It is amazing how many people work on one production. A set is buzzing with lots of hurried looking people. Everyone seems to be working at an alarmingly fast pace. There are a multitude of things all occurring at once. The magnitude of a director's responsibility could easily be overwhelming. It's essential for the director to get the entire cast and crew on the same page (quite literally at times!). It would be easy for the vision to get clouded with the busyness of the set. A great director is constantly resetting the vision for the movie and explaining how each scene moves the story forward. They share their vision and their expectations with everyone, constantly. They answer questions continually. They are consistent in their answers. They ensure everyone understands what's expected of them and each other. The only way this movie is getting completed on time and in the way intended is if the director can pull it altogether. The notes they give always honor the overall vision.
A director isn't afraid to change their approach. Sometimes things just don't appear to be right. The scene just isn't working. This can be a frustrating moment, for everyone, on set. A great director won't let these moments grind the production to a halt. They know it's their responsibility to find a way forward. They think about the notes they are giving the actor; they consider how they may communicate the note with more clarity and contemplate other ways of offering the intended instruction. Sometimes the director will choose to offer a new note and simply abandon the previous one that caused the actor to become stuck. The important thing is that the director knows it's their responsibility to get the scene right. It is their responsibility to help the actor move forward. They are charged with finding a way. It is no one else's responsibility, it is soley theirs.
A director makes time for their actors. The director knows that their relationship with the actor should be built on a foundation of collaboration. They work with the actor. They frequently check in with the actor asking for their input on what is and isn't working for them. The director respects that actors have an intimate sense of their own work and that when actors are allowed to share their thoughts without fear of rejection or judgement they can offer a perspective the director may fail to see on their own.
A director's overall role is to give notes to those working on a production. Directors don't think that 'if I give the wrong kind of note I could 'kill' their performance.' Instead they know it's the most important thing they do during the filmmaking process. They make the time to observe and provide notes. They delegate almost everything else in order to witness performance and provide notes. Nothing is more important. They need to experience their story so they can guide it to conclusion.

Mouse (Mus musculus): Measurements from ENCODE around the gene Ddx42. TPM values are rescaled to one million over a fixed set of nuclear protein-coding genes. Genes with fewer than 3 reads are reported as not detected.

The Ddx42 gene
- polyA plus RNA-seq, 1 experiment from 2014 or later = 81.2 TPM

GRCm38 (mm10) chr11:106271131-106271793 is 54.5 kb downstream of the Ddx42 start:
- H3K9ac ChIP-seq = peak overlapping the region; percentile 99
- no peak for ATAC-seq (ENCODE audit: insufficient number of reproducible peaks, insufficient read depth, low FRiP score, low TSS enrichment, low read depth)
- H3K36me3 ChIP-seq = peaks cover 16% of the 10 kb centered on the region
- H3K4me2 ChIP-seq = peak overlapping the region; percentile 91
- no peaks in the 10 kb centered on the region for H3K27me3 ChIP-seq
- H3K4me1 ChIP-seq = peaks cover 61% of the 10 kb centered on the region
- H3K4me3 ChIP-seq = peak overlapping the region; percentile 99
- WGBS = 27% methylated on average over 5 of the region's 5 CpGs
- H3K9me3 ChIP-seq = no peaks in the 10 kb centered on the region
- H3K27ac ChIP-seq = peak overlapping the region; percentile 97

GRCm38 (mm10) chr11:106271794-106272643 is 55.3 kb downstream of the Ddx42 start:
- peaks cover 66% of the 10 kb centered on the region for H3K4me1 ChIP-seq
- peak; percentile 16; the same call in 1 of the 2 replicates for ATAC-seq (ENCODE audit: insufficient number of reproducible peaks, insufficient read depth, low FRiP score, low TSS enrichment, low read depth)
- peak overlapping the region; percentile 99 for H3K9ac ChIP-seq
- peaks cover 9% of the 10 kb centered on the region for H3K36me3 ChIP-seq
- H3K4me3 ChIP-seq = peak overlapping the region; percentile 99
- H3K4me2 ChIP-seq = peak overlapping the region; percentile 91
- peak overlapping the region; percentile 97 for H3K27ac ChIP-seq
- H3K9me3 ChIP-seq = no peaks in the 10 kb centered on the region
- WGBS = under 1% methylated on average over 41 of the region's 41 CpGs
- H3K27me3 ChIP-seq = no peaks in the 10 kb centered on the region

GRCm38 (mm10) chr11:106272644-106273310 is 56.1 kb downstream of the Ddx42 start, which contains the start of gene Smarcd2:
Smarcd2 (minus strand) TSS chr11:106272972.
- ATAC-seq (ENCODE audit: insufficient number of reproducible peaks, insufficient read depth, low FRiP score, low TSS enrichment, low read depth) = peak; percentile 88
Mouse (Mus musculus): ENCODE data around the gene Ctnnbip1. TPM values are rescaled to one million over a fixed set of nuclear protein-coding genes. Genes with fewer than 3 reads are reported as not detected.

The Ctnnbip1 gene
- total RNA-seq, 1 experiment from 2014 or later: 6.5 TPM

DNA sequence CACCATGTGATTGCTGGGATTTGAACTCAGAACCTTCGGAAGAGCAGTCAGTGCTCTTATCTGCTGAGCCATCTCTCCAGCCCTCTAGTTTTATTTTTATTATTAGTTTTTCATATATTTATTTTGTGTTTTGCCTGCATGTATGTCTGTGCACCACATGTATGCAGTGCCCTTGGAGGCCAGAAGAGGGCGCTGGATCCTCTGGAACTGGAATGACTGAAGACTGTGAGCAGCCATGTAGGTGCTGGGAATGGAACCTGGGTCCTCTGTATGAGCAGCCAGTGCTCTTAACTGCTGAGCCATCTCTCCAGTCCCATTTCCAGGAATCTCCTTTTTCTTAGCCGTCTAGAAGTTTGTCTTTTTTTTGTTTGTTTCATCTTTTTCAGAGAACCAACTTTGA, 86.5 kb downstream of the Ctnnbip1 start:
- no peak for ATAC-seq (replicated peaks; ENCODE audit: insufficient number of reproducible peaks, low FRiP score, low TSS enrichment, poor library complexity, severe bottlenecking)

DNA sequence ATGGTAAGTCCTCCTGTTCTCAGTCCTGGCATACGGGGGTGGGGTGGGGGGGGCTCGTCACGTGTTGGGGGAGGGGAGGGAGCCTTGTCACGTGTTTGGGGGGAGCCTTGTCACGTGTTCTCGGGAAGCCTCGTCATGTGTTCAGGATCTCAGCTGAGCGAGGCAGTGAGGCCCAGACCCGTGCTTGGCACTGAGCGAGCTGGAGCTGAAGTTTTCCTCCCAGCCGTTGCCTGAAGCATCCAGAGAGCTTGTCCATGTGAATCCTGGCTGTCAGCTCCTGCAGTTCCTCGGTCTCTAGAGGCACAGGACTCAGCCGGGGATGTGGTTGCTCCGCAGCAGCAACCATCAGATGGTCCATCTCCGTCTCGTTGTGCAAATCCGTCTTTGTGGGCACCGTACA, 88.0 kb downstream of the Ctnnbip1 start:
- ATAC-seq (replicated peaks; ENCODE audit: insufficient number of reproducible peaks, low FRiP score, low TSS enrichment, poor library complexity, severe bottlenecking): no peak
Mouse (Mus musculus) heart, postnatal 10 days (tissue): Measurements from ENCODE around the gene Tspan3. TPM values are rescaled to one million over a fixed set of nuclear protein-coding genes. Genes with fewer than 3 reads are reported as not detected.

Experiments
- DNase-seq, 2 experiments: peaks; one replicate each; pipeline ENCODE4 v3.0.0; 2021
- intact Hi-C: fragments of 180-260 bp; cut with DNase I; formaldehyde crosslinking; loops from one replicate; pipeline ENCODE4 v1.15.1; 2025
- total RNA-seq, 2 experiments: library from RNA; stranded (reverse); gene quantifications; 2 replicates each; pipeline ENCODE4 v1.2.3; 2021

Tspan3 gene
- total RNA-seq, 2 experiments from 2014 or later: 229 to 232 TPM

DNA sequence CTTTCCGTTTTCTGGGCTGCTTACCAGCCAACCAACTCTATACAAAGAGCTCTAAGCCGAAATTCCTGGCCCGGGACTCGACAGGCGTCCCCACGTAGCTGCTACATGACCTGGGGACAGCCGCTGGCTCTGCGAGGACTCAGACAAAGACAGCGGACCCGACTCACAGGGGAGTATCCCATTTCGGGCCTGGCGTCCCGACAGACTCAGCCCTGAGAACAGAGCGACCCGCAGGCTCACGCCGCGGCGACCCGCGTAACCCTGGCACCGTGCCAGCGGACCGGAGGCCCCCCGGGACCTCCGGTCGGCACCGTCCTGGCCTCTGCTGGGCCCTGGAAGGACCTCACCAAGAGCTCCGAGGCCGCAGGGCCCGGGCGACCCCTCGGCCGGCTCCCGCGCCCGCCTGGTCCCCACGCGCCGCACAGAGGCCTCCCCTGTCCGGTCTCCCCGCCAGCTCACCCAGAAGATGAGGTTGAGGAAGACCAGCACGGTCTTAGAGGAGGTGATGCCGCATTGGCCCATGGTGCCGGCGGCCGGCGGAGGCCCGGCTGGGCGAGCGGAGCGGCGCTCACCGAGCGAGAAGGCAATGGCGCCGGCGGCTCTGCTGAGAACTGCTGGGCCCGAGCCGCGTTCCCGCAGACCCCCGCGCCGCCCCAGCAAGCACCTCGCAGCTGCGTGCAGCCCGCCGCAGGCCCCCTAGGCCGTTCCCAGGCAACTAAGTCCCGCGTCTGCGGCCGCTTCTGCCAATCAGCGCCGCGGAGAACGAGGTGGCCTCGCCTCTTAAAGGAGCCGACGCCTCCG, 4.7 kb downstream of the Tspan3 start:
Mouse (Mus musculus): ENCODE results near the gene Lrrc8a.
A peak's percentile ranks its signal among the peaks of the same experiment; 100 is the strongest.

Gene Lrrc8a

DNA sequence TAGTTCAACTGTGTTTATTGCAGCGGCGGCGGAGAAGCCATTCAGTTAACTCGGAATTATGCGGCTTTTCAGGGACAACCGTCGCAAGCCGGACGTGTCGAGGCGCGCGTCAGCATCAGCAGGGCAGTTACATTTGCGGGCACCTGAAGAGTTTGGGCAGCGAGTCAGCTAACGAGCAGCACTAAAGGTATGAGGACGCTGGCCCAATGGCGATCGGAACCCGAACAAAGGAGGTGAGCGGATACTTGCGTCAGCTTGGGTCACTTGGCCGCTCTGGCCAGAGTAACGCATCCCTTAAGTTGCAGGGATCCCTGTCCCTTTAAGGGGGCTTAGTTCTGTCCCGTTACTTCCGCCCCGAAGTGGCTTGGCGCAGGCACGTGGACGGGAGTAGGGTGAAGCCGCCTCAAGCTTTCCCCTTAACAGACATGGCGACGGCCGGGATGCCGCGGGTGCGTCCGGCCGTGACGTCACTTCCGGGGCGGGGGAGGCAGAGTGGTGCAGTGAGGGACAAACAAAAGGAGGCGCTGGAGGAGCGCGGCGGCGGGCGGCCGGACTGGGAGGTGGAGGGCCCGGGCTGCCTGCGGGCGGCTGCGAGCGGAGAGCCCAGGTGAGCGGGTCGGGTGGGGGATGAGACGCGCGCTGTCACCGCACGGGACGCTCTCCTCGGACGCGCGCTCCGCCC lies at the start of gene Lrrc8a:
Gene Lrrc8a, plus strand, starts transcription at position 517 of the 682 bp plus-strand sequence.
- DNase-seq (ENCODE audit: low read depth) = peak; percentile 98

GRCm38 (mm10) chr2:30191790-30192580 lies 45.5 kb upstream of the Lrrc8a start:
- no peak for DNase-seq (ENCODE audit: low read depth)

The parallels between what's happening on a movie set and in a radio station are unmistakable. It's inspirational to see the emphasis put on continuous feedback in order to deliver the best product. There is an expectation from the whole team that feedback will be given -- it's thoroughly embedded in the process. Sadly, in radio this seems to sometimes not be the case. Maybe it's a lack of delegation, confidence or maybe even resources that gets in our way. Having witnessed how important feedback is to making a 2 hour piece of entertainment, I would urge us to make it more of a priority for those of us trying to make 24/7 entertainment. It's worth noting that feedback is an expectation in filmmaking and actors welcome and want to receive feedback. In radio it all too often feels that talent are reluctant to receive notes and at times even dismissive of the feedback they receive. If Tom Hanks and Leonardo Di Caprio expect and welcome notes then maybe some of our talent needs to rethink their grandiose positions on the matter.
For those programmers wanting to give effective 'notes' to their team, here are the key things to remember:
- Give feedback often; make it part of your everyday.
- Offer thoughts as close to the point of performance as you can. Be timely.
- Positive feedback is essential. Notes must be a mix of positive reinforcement and instruction.
- Communicate the vision. Help people understand what you are trying to achieve.
- Be consistent with your vision. Communicate all the time.
- Change your approach. Alter your tactics. It's your job to help the talent see the possibilities.
- Involve the talent. Ask for their input, perspective and help. Create together.
- Make sure observing the product and giving feedback get your highest priority.
We can all become better PDs if we embrace the director part of our job titles. Are you ready? Lights... Camera... Action!